.5oz Maraschino or Curacao
.25oz Simple Syrup
2 dashes Angostura Bitters
Add the genever, maraschino (or curaçao), absinthe, simple syrup and Angostura bitters to a chilled mixing glass. Add ice and stir until well chilled. Strain into a chilled coupe. Garnish with the lemon twist.
There are a few ways to make this one. The version pictured above and described below features Cointreau.
Citrus malt and anise on the nose. The sugar in the simple syrup and Cointreau really brings out the flavor in the genever and absinthe, which dominate the mid palate. That said there are layers of orange peel, burnt sugar and of course malt layered throughout. The finish is all anise and malt. Light and refreshing with great complexity. While playing gently in the background, you couldn’t do this without Angostura bitters, which also gives the drink its beautiful color.
The Improved Holland Gin Cocktail dates back to the 1800s. Some have surmised that the drink was created in the early 1800s as it also follows the original definition of a cocktail: a blend of spirit, sugar, water, bitters. Minus the modifier (curaçao or maraschino) the Improved Holland Gin Cocktail becomes an Old Fashioned with Genever. The modifier gives it the “improved” title.
All that aside, the oldest printed version I’ve seen is in Jerry Thomas’ Bar-tenders Guide from 1876. In that book it is simply listed as the “Improved Gin Cocktail.” This recipe is as follows:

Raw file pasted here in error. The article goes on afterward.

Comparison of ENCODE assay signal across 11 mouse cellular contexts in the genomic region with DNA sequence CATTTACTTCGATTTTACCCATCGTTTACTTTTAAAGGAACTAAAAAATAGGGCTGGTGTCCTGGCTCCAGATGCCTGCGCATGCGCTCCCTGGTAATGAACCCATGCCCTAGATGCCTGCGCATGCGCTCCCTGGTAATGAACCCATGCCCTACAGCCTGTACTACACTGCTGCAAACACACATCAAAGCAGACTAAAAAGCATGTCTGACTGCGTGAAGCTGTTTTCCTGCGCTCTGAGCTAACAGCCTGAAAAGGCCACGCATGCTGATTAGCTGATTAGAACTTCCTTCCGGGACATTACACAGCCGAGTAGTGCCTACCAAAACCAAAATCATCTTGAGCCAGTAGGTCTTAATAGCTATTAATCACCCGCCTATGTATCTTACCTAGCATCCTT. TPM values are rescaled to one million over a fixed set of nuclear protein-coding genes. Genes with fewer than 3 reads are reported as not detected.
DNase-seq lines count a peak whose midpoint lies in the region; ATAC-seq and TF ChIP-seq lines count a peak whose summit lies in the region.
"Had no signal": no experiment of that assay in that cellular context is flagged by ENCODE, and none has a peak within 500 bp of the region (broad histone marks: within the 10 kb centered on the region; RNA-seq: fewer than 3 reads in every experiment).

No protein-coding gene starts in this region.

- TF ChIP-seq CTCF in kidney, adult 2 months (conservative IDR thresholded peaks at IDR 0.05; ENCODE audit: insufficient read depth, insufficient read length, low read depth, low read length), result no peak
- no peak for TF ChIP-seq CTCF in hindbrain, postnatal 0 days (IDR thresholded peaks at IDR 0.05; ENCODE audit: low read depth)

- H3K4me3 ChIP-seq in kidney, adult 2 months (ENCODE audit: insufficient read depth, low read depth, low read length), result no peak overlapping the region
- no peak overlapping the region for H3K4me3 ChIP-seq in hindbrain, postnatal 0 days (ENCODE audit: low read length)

Improved Gin Cocktail (1876)
- 2 dashes Boker’s (or Angostura) Bitters.
- 3 dashes gum syrup.
- 2 dashes Maraschino.
- 1 dash Absinthe.
- 1 small piece of the yellow rind of a lemon, twisted to express the oil.
- 1 small wine-glass of Holland Gin (genever) or Old Tom Gin.
The genever version must have been more popular, giving rise to its current name, the Improved Holland Gin Cocktail.
There are multiple variations of this one. If you look up other versions you are bound to see very common differences in the recipes. Some folks/books use curaçao (not the blue stuff) instead of maraschino. While I love it with maraschino, for the version listed above I used Cointreau. Although technically a triple sec, Cointreau works well in the drink and is closer to maraschino than Curacao.
Wondering what the heck the difference is between curaçao and Triple Sec?
Curacao originates from the island of Curacao, a Dutch colony in the Caribbean. Triple Sec is French.
Don’t worry, I was too. These two liqueurs are similar in that they both contain orange flavor married with a base spirit. In the case of CURAÇAO that base spirit is brandy and thus the resulting liqueur is typically darker (think Gran Marnier, which while French is a Curacao style liqueur). For Triple Sec, a neutral spirit is used as the base and are typically clear.
For the version above, I also played with the ratios a little bit. Gum syrup is a rich simple syrup (2:1 sugar to water with an emulsifier, called gum arabic, added). To keep things simple (no pun intended), I used regular simple syrup.
The Improved Holland Gin Cocktail, much like the Old Fashioned (on which it is loosely based), lends itself very well to variations. Try experimenting between Genever and Old Tom gin as well as between maraschino and curaçao (or even triple sec).
Stay tuned for an upcoming new creation with Lavender, Tarragon and Green Chartreuse.